• Islamic State is not a powerful regional actor. Whilst it has a lot of social media, it’s only managed to attract about 30,000 people from abroad. Its territory has few resources and little industrial power. As soon as it goes outside Sunni areas it hits heavy resistance from Shia militias and Kurdish fighters, and so has effectively stopped expanding.
  •  If it is contained, and forced to stay in the area it has already occupied, not only will its strength start to dwindle, but it will start to settle into a state with definite borders and institutions. This will be something much more clearly defined and so, easier to attack.
  • IS follows a strictly dogmatic approach to Jihad: it does not accept borders, and it does not engage with secular governments (for they have repeatedly said the Koran forbids these). If it ends up having to engage on these terms, their political reality will be incompatible with the theology central to their reason for existence.
  •  Allow refugees out, so that the region occupied by IS starts to bleed itself white.
  • It will be brutal, no one likes seeing heads and hands being cut off, but if the only way to kill insurgents is to blow them up, often killing innocent people nearby, what kind of alternative is that?


  • We all remember Rwanda. Western powers stood to one side, and with little more than machetes 500,000 people were massacred over the space of a couple of weeks. Maybe there’s a reputational risk.
  • It still involves some degree of regional cooperation: if only to agree on which borders to police.

Not do anything

The skim: lying on the cold asphalt of the school playground, the school bully has just punched you in the face and is standing over you. You opt to give him the silent treatment.

  • This isn’t realistically a possibility. Hollande cannot turn to the French people and say that, on reflection, maybe if they close their eyes IS won’t see them. IS is trying hard to make itself Europe’s problem.
  • Interestingly, whilst people decry IS for trying to create a narrative of Good vs Evil, I suppose Europe is doing the same. For proof, examine the adjectives the Daily Mail uses to describe IS fighters.

So What?

This blog post was partly to make sense of my thoughts on the situation, and on possible solutions. Every hour new insights into the Paris attacks come to light, and I just cannot stop thinking about it. I can’t stop writing this either. It’s half past one in the morning.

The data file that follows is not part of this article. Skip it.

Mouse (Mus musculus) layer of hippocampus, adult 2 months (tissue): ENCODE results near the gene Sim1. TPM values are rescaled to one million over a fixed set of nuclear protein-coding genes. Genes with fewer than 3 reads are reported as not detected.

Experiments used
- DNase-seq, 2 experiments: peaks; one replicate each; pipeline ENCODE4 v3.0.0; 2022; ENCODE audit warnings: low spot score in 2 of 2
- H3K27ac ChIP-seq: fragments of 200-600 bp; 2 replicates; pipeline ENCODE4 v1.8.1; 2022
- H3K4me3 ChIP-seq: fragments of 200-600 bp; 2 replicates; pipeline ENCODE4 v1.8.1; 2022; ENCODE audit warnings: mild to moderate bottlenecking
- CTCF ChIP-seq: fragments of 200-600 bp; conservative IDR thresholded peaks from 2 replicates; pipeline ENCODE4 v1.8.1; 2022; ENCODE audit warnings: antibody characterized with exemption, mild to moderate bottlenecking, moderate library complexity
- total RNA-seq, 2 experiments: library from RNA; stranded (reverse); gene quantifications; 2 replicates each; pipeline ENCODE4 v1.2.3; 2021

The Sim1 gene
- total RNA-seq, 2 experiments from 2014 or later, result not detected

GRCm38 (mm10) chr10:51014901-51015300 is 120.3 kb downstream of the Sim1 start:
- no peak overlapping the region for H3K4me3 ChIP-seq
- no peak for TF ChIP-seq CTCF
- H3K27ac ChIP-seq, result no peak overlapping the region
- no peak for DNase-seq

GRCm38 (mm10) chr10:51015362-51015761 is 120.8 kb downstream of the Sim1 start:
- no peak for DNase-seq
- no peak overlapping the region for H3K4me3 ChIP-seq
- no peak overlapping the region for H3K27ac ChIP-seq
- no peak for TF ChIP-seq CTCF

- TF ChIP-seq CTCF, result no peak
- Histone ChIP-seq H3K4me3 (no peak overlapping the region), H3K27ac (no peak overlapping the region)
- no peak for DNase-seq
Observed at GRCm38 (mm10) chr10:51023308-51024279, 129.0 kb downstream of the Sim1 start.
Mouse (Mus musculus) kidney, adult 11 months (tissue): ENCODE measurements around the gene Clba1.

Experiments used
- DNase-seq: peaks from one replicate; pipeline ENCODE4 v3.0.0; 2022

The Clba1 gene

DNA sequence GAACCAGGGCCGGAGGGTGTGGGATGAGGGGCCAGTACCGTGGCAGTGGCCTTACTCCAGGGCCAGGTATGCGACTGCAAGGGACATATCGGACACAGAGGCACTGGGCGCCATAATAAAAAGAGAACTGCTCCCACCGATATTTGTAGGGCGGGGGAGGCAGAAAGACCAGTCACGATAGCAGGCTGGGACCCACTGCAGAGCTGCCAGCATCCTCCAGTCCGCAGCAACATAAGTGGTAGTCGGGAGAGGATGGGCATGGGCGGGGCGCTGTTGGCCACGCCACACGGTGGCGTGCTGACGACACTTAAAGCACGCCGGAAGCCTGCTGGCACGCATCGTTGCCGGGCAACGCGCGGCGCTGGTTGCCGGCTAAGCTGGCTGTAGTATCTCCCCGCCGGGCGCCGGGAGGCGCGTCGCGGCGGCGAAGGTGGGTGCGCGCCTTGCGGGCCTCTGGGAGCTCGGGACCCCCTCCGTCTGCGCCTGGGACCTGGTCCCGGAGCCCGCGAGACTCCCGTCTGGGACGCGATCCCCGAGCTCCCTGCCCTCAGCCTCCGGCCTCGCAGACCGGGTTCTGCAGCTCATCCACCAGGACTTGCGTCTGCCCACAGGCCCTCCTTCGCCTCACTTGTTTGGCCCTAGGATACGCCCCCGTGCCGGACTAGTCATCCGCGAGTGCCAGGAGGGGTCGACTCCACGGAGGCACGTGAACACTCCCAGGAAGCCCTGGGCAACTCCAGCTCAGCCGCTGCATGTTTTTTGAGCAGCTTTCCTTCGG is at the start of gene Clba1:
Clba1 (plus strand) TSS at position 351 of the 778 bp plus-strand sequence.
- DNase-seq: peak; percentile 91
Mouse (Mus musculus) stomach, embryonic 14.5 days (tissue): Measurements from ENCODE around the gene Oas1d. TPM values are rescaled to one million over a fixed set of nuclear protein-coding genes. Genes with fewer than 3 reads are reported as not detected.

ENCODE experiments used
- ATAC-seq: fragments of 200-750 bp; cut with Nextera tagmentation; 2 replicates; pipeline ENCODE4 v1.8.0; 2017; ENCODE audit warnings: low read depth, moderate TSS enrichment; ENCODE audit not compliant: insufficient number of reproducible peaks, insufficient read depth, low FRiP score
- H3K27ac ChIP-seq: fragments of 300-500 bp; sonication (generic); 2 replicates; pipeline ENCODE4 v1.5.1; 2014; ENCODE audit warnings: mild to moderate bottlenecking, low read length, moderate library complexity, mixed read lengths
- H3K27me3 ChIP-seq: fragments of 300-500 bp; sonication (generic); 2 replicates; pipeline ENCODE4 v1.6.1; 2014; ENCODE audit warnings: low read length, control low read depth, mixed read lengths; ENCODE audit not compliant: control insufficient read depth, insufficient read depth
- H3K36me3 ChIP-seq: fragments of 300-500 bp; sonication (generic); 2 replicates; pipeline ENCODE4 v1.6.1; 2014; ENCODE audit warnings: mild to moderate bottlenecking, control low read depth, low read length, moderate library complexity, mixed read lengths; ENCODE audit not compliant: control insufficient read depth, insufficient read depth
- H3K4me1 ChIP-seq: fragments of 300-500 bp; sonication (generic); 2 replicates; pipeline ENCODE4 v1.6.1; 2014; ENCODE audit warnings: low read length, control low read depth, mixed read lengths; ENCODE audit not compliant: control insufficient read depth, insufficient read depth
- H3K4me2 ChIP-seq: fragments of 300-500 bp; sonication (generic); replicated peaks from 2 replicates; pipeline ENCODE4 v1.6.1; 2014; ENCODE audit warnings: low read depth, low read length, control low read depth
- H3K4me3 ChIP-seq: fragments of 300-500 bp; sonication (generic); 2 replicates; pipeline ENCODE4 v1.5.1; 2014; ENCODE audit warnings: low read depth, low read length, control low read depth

What most people agree on:

  • Islamic State are a danger to regional and European security. Something should be done about that.

What no one can agree on:

  • What to do.

After looking through each of the military options, none of them feel particularly realistic. [Note: there are a lot of more politics-based solutions I have unfairly not tried to cover.] The basic truth is this: the West is no longer confident enough to properly militarily impose its will on the Middle East, because armies cannot create legitimate alternatives to the structures we rush in to knock down. Additionally, increasingly powerful regional powers, buoyed on oil money, such as Saudi Arabia, Iran and Qatar, have their own ideas for how the region should look. There is a cognitive dissonance in the West: traditionally we have seen ‘evil’, be it communist, nationalist or religious, and we have swooped in and dictated what will happen next. So that is what we immediately think, we think: “we must do something”. But our governments realise our opinion is not the only one that counts any more.

So what next?

Only one thing is guaranteed. People will die in their tens of thousands, sovereign states will collapse if they haven’t already, and new alliances and emnities will form.

The Middle East has painfully exposed the limits of the West’s influence. We no longer have the control we once enjoyed, took for granted. We have to do something, but we are just another regional interest. The truth is this: newspapers and politicians will talk about feels right to do, but they do not have a fucking clue how they’ll realistically achieve that.